Last week, Johnson returned a kickoff 98 yards for a touchdown to cut Oregon State’s lead to 21-14. It was MSU’s first kick return TD since 2015.
“We thought he was going to be a big weapon, and that proved against I think a really good team that takes their special teams very seriously,” Vigen said. “Do we expect (TD) returns every game? I don't know. But I think we have that threat now.”
A couple hours after Johnson’s 98-yard return, Mohns tweeted that he’d “seen this before.” He attached a video of Johnson returning a kick 90 yards for a score in the 2018 Arizona 4A state championship game, which was played at the University of Arizona’s stadium (Arizona and Oregon State both play in the Pac-12).
“So this is not really new to me,” Johnson said.
Thriving after transferring schools is not new to Johnson, either.
He switched to Saguaro after three seasons at Chaparral (both schools are located in Scottsdale, Arizona). That transfer violated an Arizona Interscholastic Association prior contact bylaw, and the AIA initially ruled him ineligible for the entire season, according to the Arizona Republic. But a temporary restraining order allowed Johnson to play the final seven games.
In those seven games, Johnson finished with 341 rushing yards, 505 receiving yards and double-digit touchdowns. He helped Saguaro win that 4A state title game.
“He’s one of the three most dynamic playmakers I’ve ever coached,” Mohns told 12 News in 2018, “and the other two are in the NFL right now.”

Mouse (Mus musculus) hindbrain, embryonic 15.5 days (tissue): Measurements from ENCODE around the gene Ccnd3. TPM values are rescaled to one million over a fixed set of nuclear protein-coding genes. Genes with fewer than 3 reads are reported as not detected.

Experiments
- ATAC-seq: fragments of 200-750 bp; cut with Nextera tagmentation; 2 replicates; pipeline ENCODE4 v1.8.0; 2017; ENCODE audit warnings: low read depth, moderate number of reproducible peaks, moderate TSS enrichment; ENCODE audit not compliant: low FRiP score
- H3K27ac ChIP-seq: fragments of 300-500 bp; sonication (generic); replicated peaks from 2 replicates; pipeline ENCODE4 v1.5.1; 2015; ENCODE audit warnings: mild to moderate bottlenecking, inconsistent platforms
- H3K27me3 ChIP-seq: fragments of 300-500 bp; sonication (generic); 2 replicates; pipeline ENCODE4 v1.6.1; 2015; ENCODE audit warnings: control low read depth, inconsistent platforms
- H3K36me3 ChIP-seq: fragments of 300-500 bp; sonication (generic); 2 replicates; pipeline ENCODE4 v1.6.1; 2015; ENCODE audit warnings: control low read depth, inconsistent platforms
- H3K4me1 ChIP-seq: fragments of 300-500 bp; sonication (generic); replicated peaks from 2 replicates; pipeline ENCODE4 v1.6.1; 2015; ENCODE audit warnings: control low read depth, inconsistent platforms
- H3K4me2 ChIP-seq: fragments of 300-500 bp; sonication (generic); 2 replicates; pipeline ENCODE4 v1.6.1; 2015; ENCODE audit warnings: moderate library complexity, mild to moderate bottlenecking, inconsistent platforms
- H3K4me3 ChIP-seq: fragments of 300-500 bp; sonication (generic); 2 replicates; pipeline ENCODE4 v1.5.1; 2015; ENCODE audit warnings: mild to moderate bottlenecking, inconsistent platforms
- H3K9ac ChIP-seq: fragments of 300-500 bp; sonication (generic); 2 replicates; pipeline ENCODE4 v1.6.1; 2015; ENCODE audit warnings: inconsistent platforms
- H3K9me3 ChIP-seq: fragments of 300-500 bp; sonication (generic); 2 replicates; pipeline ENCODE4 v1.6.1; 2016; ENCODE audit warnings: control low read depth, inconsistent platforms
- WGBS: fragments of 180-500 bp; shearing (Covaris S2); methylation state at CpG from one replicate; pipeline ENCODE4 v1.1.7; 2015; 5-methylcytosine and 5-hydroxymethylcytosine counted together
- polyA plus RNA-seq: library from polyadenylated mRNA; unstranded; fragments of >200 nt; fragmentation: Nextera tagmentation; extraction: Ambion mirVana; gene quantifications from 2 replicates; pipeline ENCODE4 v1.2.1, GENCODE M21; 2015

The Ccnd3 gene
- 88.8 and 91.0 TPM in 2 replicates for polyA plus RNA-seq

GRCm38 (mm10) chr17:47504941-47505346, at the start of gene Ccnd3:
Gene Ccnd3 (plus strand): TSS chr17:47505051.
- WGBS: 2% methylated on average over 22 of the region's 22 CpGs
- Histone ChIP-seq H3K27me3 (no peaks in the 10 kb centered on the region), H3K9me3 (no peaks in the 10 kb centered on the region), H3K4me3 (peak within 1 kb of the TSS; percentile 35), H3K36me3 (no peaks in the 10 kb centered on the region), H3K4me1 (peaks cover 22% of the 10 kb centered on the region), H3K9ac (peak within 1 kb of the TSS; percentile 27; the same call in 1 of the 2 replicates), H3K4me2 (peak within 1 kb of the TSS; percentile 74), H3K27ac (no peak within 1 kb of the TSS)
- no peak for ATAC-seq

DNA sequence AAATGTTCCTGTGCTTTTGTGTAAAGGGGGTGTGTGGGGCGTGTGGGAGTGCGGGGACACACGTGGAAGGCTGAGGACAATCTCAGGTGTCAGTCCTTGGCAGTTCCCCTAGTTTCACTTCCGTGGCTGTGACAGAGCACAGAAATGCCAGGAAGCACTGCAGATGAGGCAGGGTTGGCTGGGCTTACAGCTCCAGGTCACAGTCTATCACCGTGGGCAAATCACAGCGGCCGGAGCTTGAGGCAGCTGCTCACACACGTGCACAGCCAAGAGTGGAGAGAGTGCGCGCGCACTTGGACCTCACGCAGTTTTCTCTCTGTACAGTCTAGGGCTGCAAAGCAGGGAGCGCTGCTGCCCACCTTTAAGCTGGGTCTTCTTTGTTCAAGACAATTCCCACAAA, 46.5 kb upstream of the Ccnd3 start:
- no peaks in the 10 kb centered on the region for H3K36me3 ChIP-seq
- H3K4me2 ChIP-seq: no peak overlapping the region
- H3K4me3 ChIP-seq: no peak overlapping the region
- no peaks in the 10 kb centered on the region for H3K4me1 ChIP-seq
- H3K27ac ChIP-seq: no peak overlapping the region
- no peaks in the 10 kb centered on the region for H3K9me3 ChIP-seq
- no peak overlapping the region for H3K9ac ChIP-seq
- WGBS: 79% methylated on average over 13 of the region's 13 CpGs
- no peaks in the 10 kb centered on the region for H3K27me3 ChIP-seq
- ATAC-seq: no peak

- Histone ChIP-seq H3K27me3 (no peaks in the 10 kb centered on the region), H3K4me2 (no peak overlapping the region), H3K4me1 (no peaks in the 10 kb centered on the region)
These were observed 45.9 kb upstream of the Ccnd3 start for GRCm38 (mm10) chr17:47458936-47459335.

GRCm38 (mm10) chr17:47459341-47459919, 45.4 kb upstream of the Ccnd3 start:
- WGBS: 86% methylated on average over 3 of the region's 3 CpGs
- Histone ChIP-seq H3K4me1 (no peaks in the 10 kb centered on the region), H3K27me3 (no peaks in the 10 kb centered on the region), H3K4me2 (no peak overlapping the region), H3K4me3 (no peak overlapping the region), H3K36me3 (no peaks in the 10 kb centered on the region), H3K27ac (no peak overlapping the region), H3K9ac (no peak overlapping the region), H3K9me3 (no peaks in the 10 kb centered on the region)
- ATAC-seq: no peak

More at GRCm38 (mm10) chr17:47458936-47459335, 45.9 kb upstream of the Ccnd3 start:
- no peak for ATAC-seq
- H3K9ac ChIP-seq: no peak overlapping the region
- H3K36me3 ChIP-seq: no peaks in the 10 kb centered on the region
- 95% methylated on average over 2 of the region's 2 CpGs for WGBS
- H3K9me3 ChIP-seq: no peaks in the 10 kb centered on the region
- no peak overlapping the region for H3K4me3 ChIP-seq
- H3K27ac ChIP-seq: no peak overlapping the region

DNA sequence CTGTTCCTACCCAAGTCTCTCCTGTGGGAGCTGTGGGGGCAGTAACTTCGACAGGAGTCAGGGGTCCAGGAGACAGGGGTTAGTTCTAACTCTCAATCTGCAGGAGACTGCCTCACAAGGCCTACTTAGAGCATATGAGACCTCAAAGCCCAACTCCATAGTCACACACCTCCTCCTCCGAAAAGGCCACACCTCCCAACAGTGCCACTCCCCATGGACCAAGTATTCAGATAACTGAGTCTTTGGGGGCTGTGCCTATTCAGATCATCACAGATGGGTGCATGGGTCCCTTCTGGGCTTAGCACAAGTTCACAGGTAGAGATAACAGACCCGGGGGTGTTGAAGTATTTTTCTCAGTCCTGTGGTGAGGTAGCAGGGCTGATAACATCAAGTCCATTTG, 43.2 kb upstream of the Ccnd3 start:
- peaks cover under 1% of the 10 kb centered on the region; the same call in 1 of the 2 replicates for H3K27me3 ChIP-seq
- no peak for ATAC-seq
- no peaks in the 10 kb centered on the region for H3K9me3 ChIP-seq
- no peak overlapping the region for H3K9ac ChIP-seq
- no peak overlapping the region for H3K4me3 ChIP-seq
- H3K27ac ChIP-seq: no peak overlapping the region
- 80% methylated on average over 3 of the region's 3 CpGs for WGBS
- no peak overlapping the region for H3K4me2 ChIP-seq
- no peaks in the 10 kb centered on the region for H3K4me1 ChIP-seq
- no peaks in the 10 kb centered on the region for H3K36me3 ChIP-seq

Those other two Saguaro graduates who made the NFL are current Jacksonville Jaguars receiver Christian Kirk and former New England Patriots and Arizona Cardinals running back D.J. Foster.
Johnson chose to transfer from Sac State because he wasn’t getting as much playing time as he expected to, he said. Familiarity with Beal and MSU’s Football Championship Subdivision runner-up finish contributed to Johnson’s decision to stay in the Big Sky Conference.
The transition wasn’t seamless. Johnson struggled in numerous fall camp drills and slipped to third string on MSU’s “H” receiver depth chart entering the season.
“Coming in, I wouldn’t say I was nervous, but anytime you go on a new team, you’re kind of trying to find your way, find your role,” Johnson said, adding, “The biggest thing for me was locking in more, just understanding what's at stake. Being on the team that went to the national championship and just seeing how everybody takes things so seriously, I had to match that energy.”
Signs of future success started to show up at the end of fall camp. In MSU’s final scrimmage on Aug. 20, Johnson caught a pass in the flat, made a defender miss and lost his cleat. The shoe-less Johnson ran for a big gain anyway.
“I wish he could’ve kept his shoe on and showed you really how fast he is,” Udy, who's also MSU's special teams coordinator, said two days later. “We want our opportunities against man coverage, and he did on that play. He took advantage of it, and it was electric. I think everybody, at least on the offensive side, you could really feel it over there. It was a different type of play.”